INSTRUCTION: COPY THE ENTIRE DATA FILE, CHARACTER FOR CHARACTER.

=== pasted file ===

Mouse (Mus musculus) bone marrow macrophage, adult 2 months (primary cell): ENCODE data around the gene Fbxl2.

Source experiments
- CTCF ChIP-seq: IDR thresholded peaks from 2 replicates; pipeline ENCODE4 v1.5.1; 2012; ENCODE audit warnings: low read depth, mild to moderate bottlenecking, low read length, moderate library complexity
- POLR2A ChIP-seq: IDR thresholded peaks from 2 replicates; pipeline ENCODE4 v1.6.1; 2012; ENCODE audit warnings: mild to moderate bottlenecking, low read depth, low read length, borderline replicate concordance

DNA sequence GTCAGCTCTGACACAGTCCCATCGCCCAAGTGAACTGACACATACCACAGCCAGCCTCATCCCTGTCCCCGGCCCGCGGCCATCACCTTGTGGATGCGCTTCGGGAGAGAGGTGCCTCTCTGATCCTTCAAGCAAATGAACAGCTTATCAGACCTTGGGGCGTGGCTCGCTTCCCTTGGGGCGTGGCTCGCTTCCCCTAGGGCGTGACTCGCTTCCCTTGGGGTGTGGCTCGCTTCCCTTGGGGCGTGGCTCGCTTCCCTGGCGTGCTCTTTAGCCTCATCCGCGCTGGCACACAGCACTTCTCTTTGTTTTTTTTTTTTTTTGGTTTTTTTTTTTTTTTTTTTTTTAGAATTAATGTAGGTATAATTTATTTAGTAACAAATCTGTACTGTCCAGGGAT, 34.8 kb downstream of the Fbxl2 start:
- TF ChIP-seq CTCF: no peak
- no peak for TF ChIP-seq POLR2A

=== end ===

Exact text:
Mouse (Mus musculus) bone marrow macrophage, adult 2 months (primary cell): ENCODE data around the gene Fbxl2.

Source experiments
- CTCF ChIP-seq: IDR thresholded peaks from 2 replicates; pipeline ENCODE4 v1.5.1; 2012; ENCODE audit warnings: low read depth, mild to moderate bottlenecking, low read length, moderate library complexity
- POLR2A ChIP-seq: IDR thresholded peaks from 2 replicates; pipeline ENCODE4 v1.6.1; 2012; ENCODE audit warnings: mild to moderate bottlenecking, low read depth, low read length, borderline replicate concordance

DNA sequence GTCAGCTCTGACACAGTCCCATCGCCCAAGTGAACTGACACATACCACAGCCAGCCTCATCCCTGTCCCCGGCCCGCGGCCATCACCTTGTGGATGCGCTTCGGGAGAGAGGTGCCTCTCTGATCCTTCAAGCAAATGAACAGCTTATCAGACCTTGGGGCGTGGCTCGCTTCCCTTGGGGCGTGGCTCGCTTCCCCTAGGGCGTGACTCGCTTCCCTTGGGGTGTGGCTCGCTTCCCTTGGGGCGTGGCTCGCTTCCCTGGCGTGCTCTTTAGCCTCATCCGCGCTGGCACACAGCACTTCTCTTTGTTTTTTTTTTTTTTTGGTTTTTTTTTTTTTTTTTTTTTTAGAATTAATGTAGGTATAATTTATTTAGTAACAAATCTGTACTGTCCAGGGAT, 34.8 kb downstream of the Fbxl2 start:
- TF ChIP-seq CTCF: no peak
- no peak for TF ChIP-seq POLR2A